Sharp differences are emerging over how Minnesota leaders will spread high-speed Internet to more households and businesses around the state. The key question: How much of the budget surplus will they spend?
A Republican-led House committee made its opening bid on Thursday with a bill that would devote $35 million to a broadband expansion fund and put the emphasis on communities that are unserved with high-speed access but also pay some attention to those that are considered underserved.
"Our goal from the beginning has been that we have to reach the outside limits when it comes to broadband," said bill sponsor Rep. Dave Baker, R-Willmar. "This bill still keeps that last mile very much in focus as our priority."
Broadband is a crucial issue for many of Baker's constituents, including Sam Romain, who does aerial imagery of farm fields for an implement dealership in Willmar. In concept, his customers in the countryside should be able to get those images with a simple click. But getting a connection that works isn't so simple.
"A lot of times my growers ... I call them and text them and say your imagery is available to download. They go, 'OK, great. When I find time to go into town and go to the library or McDonalds to download my data then I can use it,'" said Romain. "What good is that to them or anyone who needs real-time data?"
While that frustration crosses political lines, there's still discord over how much to kick in and how to ship the dollars out.
Democrats complain Baker's plan doesn't go far enough or ensure that quality Internet will be the eventual outcome. They're siding with Gov. Mark Dayton's plan to spend $100 million on broadband. That's roughly 20 percent of Dayton's supplemental budget plan.
Republicans have questioned the need for a package the size of Dayton's given the promise of significant federal money. An amendment to reach Dayton's mark was ruled out of order in the House committee. But anything short of that will leave too many places out or result in slower connections for those that get grants, said Rep. Tim Mahoney, DFL-St. Paul.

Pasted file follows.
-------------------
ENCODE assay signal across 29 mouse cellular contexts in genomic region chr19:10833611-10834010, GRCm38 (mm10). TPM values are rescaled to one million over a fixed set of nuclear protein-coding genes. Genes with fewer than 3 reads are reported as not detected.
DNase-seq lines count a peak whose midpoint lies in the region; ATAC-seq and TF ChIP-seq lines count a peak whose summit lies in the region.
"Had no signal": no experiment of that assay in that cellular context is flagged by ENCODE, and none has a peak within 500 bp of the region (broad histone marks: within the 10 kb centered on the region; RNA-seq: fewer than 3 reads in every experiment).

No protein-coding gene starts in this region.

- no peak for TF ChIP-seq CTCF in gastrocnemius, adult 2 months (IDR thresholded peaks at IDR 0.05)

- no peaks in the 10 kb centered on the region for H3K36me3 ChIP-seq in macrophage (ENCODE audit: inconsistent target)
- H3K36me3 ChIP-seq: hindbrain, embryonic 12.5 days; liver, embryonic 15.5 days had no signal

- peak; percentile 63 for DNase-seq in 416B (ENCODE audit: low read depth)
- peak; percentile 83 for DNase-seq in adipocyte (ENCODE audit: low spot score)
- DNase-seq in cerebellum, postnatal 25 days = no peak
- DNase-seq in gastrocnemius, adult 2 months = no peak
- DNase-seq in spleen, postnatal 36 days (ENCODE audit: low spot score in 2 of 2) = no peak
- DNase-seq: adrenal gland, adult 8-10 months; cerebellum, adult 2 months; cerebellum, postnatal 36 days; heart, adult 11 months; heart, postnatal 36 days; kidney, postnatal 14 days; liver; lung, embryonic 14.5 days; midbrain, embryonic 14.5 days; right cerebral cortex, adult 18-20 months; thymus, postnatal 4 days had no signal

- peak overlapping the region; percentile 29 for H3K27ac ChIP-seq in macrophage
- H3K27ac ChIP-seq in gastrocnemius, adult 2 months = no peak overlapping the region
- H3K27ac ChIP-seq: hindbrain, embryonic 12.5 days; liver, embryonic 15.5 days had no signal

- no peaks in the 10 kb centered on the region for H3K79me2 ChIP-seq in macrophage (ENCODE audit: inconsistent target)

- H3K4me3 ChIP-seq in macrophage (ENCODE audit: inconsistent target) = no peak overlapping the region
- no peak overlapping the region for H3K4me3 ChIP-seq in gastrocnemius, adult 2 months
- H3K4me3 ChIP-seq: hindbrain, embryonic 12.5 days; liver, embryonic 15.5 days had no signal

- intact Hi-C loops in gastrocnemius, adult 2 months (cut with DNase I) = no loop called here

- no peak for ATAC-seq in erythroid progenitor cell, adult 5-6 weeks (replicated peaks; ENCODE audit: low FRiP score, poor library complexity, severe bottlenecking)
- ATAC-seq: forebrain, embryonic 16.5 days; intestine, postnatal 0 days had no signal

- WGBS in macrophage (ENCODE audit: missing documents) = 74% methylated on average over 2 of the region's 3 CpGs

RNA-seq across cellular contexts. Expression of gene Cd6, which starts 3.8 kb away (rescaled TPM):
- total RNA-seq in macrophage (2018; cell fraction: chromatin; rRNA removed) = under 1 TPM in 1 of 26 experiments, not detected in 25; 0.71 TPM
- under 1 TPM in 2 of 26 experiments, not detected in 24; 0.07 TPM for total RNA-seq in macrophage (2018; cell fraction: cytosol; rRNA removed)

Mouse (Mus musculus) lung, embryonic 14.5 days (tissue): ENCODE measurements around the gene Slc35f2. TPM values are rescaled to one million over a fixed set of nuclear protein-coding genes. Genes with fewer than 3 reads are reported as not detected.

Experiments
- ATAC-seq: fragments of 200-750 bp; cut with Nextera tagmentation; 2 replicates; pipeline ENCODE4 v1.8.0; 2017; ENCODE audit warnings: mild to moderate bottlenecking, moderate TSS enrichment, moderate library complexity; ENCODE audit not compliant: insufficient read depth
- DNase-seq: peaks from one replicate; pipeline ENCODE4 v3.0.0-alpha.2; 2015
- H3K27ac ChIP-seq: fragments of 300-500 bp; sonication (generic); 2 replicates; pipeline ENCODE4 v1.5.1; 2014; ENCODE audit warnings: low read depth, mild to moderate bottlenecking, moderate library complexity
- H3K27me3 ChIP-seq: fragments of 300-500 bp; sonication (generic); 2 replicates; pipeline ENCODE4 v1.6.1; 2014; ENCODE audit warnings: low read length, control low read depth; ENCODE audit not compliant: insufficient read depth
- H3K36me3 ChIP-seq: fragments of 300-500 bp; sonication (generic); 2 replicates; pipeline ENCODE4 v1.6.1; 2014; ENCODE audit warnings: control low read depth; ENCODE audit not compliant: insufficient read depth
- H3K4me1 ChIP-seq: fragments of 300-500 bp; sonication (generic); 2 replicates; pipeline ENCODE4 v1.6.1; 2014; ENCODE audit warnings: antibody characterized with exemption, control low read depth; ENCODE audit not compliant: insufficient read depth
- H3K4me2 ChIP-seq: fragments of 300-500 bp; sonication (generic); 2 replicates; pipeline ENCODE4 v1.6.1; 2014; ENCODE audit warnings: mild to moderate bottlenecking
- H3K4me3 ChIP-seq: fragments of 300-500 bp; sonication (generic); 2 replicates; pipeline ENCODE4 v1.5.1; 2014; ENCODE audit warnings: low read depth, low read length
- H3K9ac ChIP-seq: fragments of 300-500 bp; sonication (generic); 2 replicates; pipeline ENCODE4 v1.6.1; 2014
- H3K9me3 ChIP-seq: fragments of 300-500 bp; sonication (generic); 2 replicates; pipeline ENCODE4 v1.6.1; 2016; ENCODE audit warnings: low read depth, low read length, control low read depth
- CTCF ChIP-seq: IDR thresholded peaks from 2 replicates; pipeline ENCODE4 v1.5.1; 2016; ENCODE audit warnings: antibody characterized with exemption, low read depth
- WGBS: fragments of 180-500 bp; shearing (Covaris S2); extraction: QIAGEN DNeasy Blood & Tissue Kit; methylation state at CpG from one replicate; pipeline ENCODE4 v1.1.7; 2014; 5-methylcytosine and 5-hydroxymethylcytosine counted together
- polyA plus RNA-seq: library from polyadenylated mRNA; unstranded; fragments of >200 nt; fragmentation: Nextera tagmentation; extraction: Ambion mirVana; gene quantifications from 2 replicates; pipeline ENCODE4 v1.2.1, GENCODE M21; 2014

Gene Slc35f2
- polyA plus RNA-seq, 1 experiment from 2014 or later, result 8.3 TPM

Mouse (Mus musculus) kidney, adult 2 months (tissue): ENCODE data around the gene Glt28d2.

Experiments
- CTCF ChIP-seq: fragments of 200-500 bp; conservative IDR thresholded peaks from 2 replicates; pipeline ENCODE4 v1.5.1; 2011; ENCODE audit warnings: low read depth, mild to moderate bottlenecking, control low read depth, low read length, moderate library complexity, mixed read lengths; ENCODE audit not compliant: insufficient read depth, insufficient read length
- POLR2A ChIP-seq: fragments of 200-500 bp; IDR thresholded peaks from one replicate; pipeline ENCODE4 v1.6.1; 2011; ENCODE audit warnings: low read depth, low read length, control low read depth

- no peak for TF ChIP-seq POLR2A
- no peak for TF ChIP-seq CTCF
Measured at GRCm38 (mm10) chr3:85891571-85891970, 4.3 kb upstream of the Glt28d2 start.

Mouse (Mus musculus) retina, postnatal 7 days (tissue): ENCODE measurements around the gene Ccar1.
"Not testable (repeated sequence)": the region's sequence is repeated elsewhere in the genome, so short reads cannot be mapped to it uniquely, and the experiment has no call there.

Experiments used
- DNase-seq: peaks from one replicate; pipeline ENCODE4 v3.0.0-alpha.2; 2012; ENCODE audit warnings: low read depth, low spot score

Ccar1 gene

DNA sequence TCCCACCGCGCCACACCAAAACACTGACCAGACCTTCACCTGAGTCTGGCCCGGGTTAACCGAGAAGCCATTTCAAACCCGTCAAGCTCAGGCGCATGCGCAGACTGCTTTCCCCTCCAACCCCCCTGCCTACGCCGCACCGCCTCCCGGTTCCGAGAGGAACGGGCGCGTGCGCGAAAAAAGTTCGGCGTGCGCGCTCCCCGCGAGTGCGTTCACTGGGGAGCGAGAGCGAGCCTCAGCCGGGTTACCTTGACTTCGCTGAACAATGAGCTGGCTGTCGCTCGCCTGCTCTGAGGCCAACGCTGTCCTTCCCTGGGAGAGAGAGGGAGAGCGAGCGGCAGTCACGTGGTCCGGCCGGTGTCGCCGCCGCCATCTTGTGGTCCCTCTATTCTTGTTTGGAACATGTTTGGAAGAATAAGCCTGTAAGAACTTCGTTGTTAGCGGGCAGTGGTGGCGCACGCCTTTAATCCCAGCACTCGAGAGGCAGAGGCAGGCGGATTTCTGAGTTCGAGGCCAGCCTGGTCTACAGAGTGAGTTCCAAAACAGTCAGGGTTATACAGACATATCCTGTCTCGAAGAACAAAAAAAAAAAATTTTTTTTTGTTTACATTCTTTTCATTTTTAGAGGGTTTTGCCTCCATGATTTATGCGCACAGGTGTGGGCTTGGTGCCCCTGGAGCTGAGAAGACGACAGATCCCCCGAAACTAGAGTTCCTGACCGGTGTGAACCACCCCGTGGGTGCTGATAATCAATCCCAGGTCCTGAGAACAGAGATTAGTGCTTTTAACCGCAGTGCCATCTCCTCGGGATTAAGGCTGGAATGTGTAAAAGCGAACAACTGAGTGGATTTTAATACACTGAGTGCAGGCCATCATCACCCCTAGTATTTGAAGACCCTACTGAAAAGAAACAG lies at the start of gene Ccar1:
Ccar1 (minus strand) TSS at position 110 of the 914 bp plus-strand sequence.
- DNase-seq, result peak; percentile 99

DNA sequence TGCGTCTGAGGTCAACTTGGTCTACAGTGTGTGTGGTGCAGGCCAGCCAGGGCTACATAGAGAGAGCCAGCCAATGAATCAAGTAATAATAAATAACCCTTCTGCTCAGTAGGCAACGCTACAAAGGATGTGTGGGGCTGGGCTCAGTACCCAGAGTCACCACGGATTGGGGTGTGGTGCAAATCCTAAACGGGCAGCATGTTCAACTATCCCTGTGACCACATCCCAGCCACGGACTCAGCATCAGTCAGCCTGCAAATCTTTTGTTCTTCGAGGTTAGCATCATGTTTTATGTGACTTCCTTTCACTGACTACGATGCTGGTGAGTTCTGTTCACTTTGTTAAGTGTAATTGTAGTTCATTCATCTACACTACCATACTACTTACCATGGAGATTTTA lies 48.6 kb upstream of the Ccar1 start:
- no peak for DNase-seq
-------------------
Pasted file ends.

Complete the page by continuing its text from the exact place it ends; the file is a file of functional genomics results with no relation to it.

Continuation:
"I think we're going to get the barebones, and our Greater Minnesota communities need better than barebones," he said.
The debate isn't just about money. There are questions about the level of public involvement in typically private offerings, the requirements for minimum download and upload speeds and whether the projects can keep up with fast-changing technology.
Years ago, the state adopted a goal of statewide access to quality Internet by 2015. This bill pushes the finish line out to 2022 and strives for 25 megabytes per second download speeds. Think of it as being able to download a two hour movie in about seven minutes.
Even Internet service with download speeds of 10 megabytes per second and uploads of one megabyte per second is worth doing, said Baker.
"I've got folks in Kandiyohi County that would be absolutely be flipping happy if they could get 10/1 right now because they have nothing," he said. "They would be so happy."
Lt. Gov. Tina Smith argues the money doesn't all have to come from taxpayers and that the state investment would leverage local and private provider dollars. "Every dollar we invest in this broadband program is getting at least another $1, $1.50 to expand the whole program," she said.
The state has a long way to go to meet Dayton's 2010 campaign pledge for border-to-border broadband, she acknowledged. There are estimates that 244,000 people lack speedy Internet and it would take $3 billion to reach the goal.
Advocates for rural cities and small towns say the available dollars have barely scratched the surface.
Dayton and Smith, the governor's point person on the issue, couldn't help but shrug when outlining their proposal this week as they caught criticism from both sides about the amount they settled on.
Said Smith: "So we have both a drop in the bucket, and is it too much?"